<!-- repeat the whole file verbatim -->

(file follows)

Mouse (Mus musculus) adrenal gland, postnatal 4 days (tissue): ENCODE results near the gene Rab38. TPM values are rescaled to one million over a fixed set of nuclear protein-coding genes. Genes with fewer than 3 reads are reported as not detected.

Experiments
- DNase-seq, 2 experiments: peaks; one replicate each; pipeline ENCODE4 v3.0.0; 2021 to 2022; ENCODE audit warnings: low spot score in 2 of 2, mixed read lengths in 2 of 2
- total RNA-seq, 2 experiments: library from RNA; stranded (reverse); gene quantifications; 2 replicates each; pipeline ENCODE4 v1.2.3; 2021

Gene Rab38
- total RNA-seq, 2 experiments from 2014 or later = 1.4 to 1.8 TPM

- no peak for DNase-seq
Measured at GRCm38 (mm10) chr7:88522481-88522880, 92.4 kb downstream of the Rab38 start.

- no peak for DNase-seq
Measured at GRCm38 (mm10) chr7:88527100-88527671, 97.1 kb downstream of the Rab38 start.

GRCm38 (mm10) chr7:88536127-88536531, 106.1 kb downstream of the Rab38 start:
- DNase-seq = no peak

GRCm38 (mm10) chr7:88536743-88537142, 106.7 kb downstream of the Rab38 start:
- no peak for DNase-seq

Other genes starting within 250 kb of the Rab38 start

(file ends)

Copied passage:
Mouse (Mus musculus) adrenal gland, postnatal 4 days (tissue): ENCODE results near the gene Rab38. TPM values are rescaled to one million over a fixed set of nuclear protein-coding genes. Genes with fewer than 3 reads are reported as not detected.

Experiments
- DNase-seq, 2 experiments: peaks; one replicate each; pipeline ENCODE4 v3.0.0; 2021 to 2022; ENCODE audit warnings: low spot score in 2 of 2, mixed read lengths in 2 of 2
- total RNA-seq, 2 experiments: library from RNA; stranded (reverse); gene quantifications; 2 replicates each; pipeline ENCODE4 v1.2.3; 2021

Gene Rab38
- total RNA-seq, 2 experiments from 2014 or later = 1.4 to 1.8 TPM

- no peak for DNase-seq
Measured at GRCm38 (mm10) chr7:88522481-88522880, 92.4 kb downstream of the Rab38 start.

- no peak for DNase-seq
Measured at GRCm38 (mm10) chr7:88527100-88527671, 97.1 kb downstream of the Rab38 start.

GRCm38 (mm10) chr7:88536127-88536531, 106.1 kb downstream of the Rab38 start:
- DNase-seq = no peak

GRCm38 (mm10) chr7:88536743-88537142, 106.7 kb downstream of the Rab38 start:
- no peak for DNase-seq

Other genes starting within 250 kb of the Rab38 start